Confidence dips but no biggie

Posted October 19, 2009

After surging in recent months, business confidence, according to the latest NAB Business Confidence survey, has fallen slightly. But what is business confidence and how does it affect you?

Business confidence surveys look at how the people who run businesses feel about their future prospects. Because companies are often more in touch with consumer demand than the boffins at the Australian Bureau of Statistics, their feedback can shed some very useful light on overall levels of economic activity and the general health of the economy. This is particularly so when you combine them with other surveys on things like consumer confidence.

Now to the data…

The latest NAB Business Confidence survey reveals confidence was slightly down in September due to weaker business profits and sales. There are a number of reasons for this and most involve the tapering off of the impact of last year’s cash splash. What this means for the average person is that economic activity may be slowing, which means leaner employment prospects.

The survey also found that upward pressure on wages and prices (which is another way of describing inflation) remains low. Specifically price rises of things in retail shops have slowed to the lowest rate since 1997. In other words that little black dress you spied last week will remain at the same price for a while yet. Importantly, less inflationary pressures mean less upward pressure on interest rates, which of course means lower interest payments to the mortgage beast.

The survey also found the actual intention of business to employ people is growing, particularly if you live in Victoria and NSW. This is good news and supports the recent surprise employment and job ad figures that indicated unemployment may have peaked and won’t hit Treasury’s previous forecasts of 8.5 per cent.

Away from surveys, however, I still think the things set to shape our immediate economic future remain the rising Aussie dollar, the China rebound and the stimulus. The dollar has already started cutting our export income in the form of diminished company sales and profits and this affects all of us in one way or another through lower profits being shared out in the economy. The rising Aussie dollar is also crashing the China party, which has seen us literally taking delivery of tankers full of Renminbi in exchange for coal. Meanwhile the debate around winding back stimulus continues. There is increasing divergence between the views of the RBA which wants to wind back and Wayne Swan who is not so sure. It’s complex to be sure and to paraphrase Paul Keating it’s all about managing the tillers. Spend too much and risk an inflation blow-out, but spend too little and risk killing off the recovery. Making this call requires several tonnes of fully committed grey matter so I am happy to just watch it from the side lines.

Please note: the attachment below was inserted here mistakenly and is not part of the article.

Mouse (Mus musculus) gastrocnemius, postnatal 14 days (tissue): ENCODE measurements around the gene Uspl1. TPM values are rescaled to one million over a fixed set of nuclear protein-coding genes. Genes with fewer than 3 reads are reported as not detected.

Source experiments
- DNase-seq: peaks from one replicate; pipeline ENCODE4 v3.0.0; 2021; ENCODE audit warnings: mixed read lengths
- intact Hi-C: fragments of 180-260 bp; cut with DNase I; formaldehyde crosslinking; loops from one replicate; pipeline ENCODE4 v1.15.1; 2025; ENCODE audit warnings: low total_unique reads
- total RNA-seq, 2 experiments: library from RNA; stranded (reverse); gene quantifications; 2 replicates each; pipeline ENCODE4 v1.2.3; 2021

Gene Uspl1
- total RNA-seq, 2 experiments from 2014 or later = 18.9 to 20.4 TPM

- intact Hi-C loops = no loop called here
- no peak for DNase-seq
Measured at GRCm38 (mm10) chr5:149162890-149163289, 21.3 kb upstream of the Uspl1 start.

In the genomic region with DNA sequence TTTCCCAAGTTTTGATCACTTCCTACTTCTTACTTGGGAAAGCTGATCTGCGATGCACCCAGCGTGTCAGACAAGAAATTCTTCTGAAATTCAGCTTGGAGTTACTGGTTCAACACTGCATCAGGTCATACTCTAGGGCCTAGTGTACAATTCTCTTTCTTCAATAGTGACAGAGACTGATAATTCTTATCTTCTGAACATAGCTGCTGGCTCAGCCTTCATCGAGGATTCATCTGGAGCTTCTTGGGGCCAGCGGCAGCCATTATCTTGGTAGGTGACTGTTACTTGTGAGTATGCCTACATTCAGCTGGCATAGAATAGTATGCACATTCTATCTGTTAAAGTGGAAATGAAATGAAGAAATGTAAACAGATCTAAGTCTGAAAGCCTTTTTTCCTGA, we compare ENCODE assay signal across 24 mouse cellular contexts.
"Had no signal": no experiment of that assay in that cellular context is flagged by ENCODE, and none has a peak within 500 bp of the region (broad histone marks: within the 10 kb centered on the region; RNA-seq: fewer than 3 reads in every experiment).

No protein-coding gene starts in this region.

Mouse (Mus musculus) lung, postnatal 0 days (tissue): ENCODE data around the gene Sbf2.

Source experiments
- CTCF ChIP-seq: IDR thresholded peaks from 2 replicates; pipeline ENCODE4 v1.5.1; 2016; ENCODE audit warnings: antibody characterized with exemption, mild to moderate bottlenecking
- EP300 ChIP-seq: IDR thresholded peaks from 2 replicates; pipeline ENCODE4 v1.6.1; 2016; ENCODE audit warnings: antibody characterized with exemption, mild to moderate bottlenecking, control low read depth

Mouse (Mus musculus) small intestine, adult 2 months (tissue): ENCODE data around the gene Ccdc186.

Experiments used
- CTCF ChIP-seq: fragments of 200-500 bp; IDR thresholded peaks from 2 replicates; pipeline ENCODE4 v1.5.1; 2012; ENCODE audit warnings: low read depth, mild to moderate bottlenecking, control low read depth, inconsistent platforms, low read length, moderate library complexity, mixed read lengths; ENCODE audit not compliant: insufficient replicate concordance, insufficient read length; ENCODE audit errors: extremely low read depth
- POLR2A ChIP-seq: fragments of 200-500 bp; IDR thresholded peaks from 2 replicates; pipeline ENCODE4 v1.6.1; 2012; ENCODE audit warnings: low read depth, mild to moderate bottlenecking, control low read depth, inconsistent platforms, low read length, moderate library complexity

In other the saying goes there’s only one thing worse than banks making truck loads of cash and that’s banks loosing truck loads of cash. With that in mind the news out of the US is good. For the quarter just gone, Goldman Sachs made a startling profit of $3.2 billion (four times what it earned last year); struggling Citigroup made a surprising $101m (it lost $2.8 billion last year) and America’s second-biggest bank JPMorgan Chase made $3.59 billion. Oh well all’s well that ends well.